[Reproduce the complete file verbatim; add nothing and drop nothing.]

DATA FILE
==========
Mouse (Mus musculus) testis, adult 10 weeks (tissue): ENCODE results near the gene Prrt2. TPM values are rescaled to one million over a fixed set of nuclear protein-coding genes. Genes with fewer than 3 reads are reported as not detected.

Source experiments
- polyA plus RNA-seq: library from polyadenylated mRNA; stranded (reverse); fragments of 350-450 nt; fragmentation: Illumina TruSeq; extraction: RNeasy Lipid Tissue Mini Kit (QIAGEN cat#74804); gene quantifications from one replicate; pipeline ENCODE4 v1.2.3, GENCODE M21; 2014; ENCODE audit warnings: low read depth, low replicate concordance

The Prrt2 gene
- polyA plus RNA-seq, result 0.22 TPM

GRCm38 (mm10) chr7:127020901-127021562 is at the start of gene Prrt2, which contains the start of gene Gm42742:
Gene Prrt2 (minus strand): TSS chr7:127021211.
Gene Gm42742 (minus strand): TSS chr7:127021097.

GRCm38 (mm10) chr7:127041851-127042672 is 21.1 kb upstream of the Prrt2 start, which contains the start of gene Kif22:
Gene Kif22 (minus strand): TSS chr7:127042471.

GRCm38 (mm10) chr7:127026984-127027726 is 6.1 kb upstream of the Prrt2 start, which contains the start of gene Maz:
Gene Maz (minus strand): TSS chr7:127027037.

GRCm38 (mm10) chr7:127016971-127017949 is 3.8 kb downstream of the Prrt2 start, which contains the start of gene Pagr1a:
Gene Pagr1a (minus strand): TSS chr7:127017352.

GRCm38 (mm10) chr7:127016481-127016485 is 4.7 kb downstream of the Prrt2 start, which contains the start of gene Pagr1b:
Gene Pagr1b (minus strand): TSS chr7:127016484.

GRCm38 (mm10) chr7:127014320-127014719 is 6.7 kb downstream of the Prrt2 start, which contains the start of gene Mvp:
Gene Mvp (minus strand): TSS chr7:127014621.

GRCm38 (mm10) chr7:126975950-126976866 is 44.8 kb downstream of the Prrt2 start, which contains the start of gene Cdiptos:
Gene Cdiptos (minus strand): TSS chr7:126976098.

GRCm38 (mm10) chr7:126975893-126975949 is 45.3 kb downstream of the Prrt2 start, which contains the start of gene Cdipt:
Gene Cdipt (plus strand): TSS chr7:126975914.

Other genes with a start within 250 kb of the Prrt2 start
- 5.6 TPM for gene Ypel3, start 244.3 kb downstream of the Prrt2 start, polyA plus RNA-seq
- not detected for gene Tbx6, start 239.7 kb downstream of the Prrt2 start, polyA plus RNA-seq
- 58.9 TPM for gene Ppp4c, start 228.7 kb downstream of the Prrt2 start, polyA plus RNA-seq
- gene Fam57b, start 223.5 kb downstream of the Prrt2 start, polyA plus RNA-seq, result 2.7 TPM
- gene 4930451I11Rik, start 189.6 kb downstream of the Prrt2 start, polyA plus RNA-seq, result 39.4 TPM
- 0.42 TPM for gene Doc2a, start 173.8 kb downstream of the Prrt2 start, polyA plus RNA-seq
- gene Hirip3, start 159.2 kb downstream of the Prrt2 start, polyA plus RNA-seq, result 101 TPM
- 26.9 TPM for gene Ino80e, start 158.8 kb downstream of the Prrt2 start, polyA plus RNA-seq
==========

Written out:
Mouse (Mus musculus) testis, adult 10 weeks (tissue): ENCODE results near the gene Prrt2. TPM values are rescaled to one million over a fixed set of nuclear protein-coding genes. Genes with fewer than 3 reads are reported as not detected.

Source experiments
- polyA plus RNA-seq: library from polyadenylated mRNA; stranded (reverse); fragments of 350-450 nt; fragmentation: Illumina TruSeq; extraction: RNeasy Lipid Tissue Mini Kit (QIAGEN cat#74804); gene quantifications from one replicate; pipeline ENCODE4 v1.2.3, GENCODE M21; 2014; ENCODE audit warnings: low read depth, low replicate concordance

The Prrt2 gene
- polyA plus RNA-seq, result 0.22 TPM

GRCm38 (mm10) chr7:127020901-127021562 is at the start of gene Prrt2, which contains the start of gene Gm42742:
Gene Prrt2 (minus strand): TSS chr7:127021211.
Gene Gm42742 (minus strand): TSS chr7:127021097.

GRCm38 (mm10) chr7:127041851-127042672 is 21.1 kb upstream of the Prrt2 start, which contains the start of gene Kif22:
Gene Kif22 (minus strand): TSS chr7:127042471.

GRCm38 (mm10) chr7:127026984-127027726 is 6.1 kb upstream of the Prrt2 start, which contains the start of gene Maz:
Gene Maz (minus strand): TSS chr7:127027037.

GRCm38 (mm10) chr7:127016971-127017949 is 3.8 kb downstream of the Prrt2 start, which contains the start of gene Pagr1a:
Gene Pagr1a (minus strand): TSS chr7:127017352.

GRCm38 (mm10) chr7:127016481-127016485 is 4.7 kb downstream of the Prrt2 start, which contains the start of gene Pagr1b:
Gene Pagr1b (minus strand): TSS chr7:127016484.

GRCm38 (mm10) chr7:127014320-127014719 is 6.7 kb downstream of the Prrt2 start, which contains the start of gene Mvp:
Gene Mvp (minus strand): TSS chr7:127014621.

GRCm38 (mm10) chr7:126975950-126976866 is 44.8 kb downstream of the Prrt2 start, which contains the start of gene Cdiptos:
Gene Cdiptos (minus strand): TSS chr7:126976098.

GRCm38 (mm10) chr7:126975893-126975949 is 45.3 kb downstream of the Prrt2 start, which contains the start of gene Cdipt:
Gene Cdipt (plus strand): TSS chr7:126975914.

Other genes with a start within 250 kb of the Prrt2 start
- 5.6 TPM for gene Ypel3, start 244.3 kb downstream of the Prrt2 start, polyA plus RNA-seq
- not detected for gene Tbx6, start 239.7 kb downstream of the Prrt2 start, polyA plus RNA-seq
- 58.9 TPM for gene Ppp4c, start 228.7 kb downstream of the Prrt2 start, polyA plus RNA-seq
- gene Fam57b, start 223.5 kb downstream of the Prrt2 start, polyA plus RNA-seq, result 2.7 TPM
- gene 4930451I11Rik, start 189.6 kb downstream of the Prrt2 start, polyA plus RNA-seq, result 39.4 TPM
- 0.42 TPM for gene Doc2a, start 173.8 kb downstream of the Prrt2 start, polyA plus RNA-seq
- gene Hirip3, start 159.2 kb downstream of the Prrt2 start, polyA plus RNA-seq, result 101 TPM
- 26.9 TPM for gene Ino80e, start 158.8 kb downstream of the Prrt2 start, polyA plus RNA-seq